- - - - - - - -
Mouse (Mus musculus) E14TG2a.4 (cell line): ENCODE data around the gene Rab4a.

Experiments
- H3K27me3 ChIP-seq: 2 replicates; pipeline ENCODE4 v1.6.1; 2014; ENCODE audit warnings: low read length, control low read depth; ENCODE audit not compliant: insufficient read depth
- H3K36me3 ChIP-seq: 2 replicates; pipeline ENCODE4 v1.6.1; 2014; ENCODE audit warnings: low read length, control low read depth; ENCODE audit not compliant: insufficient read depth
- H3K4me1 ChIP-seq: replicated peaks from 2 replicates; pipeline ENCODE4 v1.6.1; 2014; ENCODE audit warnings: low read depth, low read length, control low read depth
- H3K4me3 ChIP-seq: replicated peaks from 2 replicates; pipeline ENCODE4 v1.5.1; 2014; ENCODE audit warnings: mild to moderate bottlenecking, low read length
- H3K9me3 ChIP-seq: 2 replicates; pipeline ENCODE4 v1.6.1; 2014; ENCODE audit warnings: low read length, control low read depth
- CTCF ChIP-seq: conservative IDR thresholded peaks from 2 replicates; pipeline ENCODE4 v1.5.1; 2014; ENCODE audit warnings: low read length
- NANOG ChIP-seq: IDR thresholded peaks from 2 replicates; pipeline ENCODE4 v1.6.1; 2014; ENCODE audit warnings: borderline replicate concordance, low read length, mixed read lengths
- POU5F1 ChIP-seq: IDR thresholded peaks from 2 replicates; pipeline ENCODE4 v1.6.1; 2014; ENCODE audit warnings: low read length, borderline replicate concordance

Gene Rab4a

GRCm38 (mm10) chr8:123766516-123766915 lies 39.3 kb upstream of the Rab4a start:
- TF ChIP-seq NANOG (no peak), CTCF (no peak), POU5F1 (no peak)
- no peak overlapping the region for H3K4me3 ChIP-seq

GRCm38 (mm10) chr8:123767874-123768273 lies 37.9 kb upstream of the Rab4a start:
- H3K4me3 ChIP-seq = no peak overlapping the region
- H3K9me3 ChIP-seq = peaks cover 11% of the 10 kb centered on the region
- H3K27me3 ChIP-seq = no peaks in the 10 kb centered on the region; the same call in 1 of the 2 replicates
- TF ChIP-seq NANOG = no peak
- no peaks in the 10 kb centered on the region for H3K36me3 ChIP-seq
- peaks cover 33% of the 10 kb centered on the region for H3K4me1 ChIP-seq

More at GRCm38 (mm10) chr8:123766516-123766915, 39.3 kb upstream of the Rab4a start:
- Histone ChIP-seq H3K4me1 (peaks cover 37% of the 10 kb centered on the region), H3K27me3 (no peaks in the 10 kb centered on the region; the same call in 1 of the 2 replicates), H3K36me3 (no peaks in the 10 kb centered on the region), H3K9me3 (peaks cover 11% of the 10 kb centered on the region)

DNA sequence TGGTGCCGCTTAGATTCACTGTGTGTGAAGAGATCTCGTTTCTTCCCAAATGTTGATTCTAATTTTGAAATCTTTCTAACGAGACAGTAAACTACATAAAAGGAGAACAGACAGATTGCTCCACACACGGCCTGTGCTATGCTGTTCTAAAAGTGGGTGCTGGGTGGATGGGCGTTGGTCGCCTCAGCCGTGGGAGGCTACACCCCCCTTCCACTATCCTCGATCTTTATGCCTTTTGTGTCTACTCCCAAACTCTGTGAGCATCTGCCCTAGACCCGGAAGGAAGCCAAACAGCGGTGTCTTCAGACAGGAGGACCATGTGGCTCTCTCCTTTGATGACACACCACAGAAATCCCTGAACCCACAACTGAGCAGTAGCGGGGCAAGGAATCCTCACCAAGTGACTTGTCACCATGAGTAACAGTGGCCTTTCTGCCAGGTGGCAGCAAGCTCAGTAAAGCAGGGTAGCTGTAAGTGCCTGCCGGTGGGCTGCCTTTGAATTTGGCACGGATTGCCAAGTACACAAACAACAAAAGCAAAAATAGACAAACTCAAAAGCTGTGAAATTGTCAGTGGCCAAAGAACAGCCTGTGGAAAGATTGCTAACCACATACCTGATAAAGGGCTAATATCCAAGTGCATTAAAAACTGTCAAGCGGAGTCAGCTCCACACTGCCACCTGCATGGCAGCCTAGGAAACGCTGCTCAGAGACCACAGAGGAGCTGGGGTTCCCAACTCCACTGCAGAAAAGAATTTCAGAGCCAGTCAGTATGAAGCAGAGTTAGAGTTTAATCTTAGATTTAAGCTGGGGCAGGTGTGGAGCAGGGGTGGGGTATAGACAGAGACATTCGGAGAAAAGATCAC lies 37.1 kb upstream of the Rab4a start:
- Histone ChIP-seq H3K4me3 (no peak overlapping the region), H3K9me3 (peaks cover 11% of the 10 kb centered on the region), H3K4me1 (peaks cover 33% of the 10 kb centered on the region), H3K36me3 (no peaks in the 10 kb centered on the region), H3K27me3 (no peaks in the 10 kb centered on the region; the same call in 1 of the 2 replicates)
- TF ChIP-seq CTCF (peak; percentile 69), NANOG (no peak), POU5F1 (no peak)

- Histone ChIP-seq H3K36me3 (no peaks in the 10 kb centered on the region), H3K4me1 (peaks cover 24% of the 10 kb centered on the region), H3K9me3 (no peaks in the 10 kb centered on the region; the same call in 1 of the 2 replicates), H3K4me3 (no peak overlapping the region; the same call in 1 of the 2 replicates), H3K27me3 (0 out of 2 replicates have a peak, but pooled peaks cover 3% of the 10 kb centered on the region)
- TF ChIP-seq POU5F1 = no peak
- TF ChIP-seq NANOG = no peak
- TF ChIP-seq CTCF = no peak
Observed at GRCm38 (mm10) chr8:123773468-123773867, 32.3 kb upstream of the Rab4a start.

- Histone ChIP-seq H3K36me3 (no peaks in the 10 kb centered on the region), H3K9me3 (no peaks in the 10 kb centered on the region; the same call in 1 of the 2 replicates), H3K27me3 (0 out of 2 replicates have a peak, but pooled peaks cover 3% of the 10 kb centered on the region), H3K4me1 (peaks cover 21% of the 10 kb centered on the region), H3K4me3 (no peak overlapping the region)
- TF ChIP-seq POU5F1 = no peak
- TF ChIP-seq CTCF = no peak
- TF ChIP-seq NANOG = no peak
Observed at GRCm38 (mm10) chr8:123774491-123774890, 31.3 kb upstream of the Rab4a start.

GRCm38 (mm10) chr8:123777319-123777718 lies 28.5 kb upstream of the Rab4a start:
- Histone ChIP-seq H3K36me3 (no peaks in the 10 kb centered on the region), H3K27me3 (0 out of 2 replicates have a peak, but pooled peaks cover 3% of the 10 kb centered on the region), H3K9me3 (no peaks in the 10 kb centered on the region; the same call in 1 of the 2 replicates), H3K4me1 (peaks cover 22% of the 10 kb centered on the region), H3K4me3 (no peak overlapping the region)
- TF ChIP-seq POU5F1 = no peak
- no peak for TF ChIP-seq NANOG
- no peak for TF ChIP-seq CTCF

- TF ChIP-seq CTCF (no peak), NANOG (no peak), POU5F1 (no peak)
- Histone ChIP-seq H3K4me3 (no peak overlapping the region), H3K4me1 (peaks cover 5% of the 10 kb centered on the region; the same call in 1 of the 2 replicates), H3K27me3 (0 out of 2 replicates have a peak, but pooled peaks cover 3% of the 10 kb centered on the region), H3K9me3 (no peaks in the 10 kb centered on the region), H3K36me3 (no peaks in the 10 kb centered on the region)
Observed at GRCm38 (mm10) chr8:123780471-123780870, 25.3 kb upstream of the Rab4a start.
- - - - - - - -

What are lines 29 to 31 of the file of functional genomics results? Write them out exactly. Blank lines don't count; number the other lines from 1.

- TF ChIP-seq NANOG = no peak
- TF ChIP-seq CTCF = no peak
Observed at GRCm38 (mm10) chr8:123773468-123773867, 32.3 kb upstream of the Rab4a start.